In March 2014, Schatz was a lead organizer of an overnight talkathon devoted to discussing climate change. The gathering of over two dozen Senate Democrats took place on the Senate floor. The League of Conservation Voters supported the talkathon and ran campaign ads on Schatz's behalf.[42]

Schatz voted for the Cybersecurity Information Sharing Act, a bill opposed by many civil liberties groups.[43][44]

To encourage tourism in West Hawaii, Schatz proposed that customs begins in Japan so that planes can arrive in West Hawaii as domestic flights.[45]

Personal life

Schatz is married to Linda Kwok Kai Yun. They have two children. Brian's identical twin brother, Steve, runs the Hawaii Department of Education's Office of Strategic Reform.[46]

Electoral history

Hawai'i House of Representatives District 24 election, 1998
Party Candidate Votes % +%
Democratic Brian Schatz 3,904 53.1%
Republican Sam Aiona (inc.) 3,446 46.9%
Hawai'i House of Representatives District 24 Democratic Primary election, 2000
Party Candidate Votes % +%
Democratic Brian Schatz (inc.) 2,771 77.1%
Democratic Casey Choi 824 22.9%
Hawai'i House of Representatives District 24 election, 2000
Party Candidate Votes % +%
Democratic Brian Schatz (inc.) 3,825 56.7%
Republican Sam Aiona 2,917 43.3%
Hawai'i House of Representatives District 25 election, 2002
Party Candidate Votes % +%
Democratic Brian Schatz (inc.) 4,896 68.7%
Republican William "Bill" Hols 2,233 31.3%
Hawai'i House of Representatives District 25 election, 2004
Party Candidate Votes % +%
Democratic Brian Schatz (inc.) 5,367 63.8%
Republican Tracy Okubo 3,048 36.2%
U.S. House of Representatives 2nd District in Hawai'i Democratic Primary election, 2006
Party Candidate Votes % +%
Democratic Mazie Hirono 24,487 21.8%
Democratic Colleen Hanabusa 23,643 21.1%
Democratic Matt Matsunaga 16,001 14.3%
Democratic Clayton Hee 12,649 11.3%
Democratic Gary Hooser 10,730 9.6%
Democratic Brian Schatz 8,254 7.4%
Democratic Ron Menor 8,030 7.2%
Democratic Nestor Garcia 4,479 4.0%
Democratic Hanalei Aipoalani 2,688 2.4%
Democratic Joe Zuiker 1,174 1.0%
Hawai'i Lieutenant Governor Democratic Primary election, 2010
Party Candidate Votes % +%
Democratic Brian Schatz 83,476 36.9%
Democratic Robert "Bobby" Bunda 45,986 20.3%
Democratic Norman Sakamoto 44,488 19.6%
Democratic Gary Hooser 22,890 10.1%
Democratic Lyla Berg 20,183 8.9%
Democratic Jon Riki Karamatsu 6,746 3.0%
Democratic Steve Hirakami 2,695 1.2%

Schatz was elected in a separate primary but on a joint ticket in the general election with Neil Abercrombie, who was running for Governor.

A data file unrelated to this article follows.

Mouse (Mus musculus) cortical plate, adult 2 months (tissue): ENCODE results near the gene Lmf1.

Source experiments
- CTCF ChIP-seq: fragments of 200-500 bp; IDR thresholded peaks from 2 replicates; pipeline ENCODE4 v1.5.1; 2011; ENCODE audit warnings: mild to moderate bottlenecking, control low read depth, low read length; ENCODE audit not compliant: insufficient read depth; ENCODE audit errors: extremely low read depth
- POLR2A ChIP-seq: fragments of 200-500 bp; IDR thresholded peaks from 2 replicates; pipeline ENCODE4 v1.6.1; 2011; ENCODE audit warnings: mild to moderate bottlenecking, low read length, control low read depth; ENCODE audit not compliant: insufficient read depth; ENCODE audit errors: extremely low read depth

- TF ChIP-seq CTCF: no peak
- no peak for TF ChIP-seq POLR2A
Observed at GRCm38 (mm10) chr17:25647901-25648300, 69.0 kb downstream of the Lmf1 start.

U.S. Senate Democratic Primary election in Hawai'i, 2014
Party Candidate Votes % +%
Democratic Brian Schatz (inc.) 115,445 49.3%
Democratic Colleen Hanabusa 113,663 48.6%
Democratic Brian Evans 4,842 2.1%
U.S. Senate election in Hawai'i, 2014
Party Candidate Votes % +%
Democratic Brian Schatz (inc.) 246,827 69.8%
Republican Cam Cavasso 98,006 27.7%
Libertarian Michael Kokoski 8,941 2.5%


  1. DePledge, Derrick (November 2, 2010). "Abercrombie trumps Aiona to become Hawaii's next governor". Honolulu Star-Advertiser. Retrieved November 3, 2010.
  2. "Schatz appointed to fill Sen. Inouye's seat". KITV. Retrieved December 27, 2012.
  3. Irwin Schatz, M.D.
  4. KITV (2012-12-27). "Schatz sworn in as Hawaii's 6th U.S. senator". Retrieved 2015-01-04.
  5. "Irwin Schatz, 83, Rare Critic of Tuskegee Syphilis Study, Is Dead". The New York Times. April 19, 2015. Retrieved September 2, 2016.
  6. Kery Murakami. "Hawaii Dr. Irwin Schatz' Stand Against Racism Resonates Decades Later - Civil Beat News". Civil Beat News. Retrieved October 28, 2015.
  7. Arndt, Danielle (December 27, 2012). "Ann Arbor native Brian Schatz named U.S. senator for Hawaii". Retrieved December 27, 2012.
  8. "Brian Schatz". Honolulu Civil Beat. Retrieved December 27, 2012.
  9. "Punahou School: Brian Schatz '90". 2010-12-06. Retrieved 2013-01-12.
  10. "Brian Schatz '94 Appointed to U.S. Senate Representing Hawaii — Pomona College". December 26, 2012. Archived from the original on January 24, 2013. Retrieved 2013-01-12.
  11. Duane Shimogawa. "Schatz lending a hand full-time to politics" Hawaii News Now, May 16, 2010.
  12. "HI State House 24 Race — November 3, 1998". Our Campaigns. Retrieved 2013-01-12.
  13. "HI State House 24 Race — Nov 07, 2000". Our Campaigns. Retrieved 2013-01-12.
  14. "HI State House 25 Race — November 5, 2002". Our Campaigns. Retrieved 2013-01-12.
  15. "HI State House 25 Race — November 2, 2004". Our Campaigns. Retrieved 2013-01-12.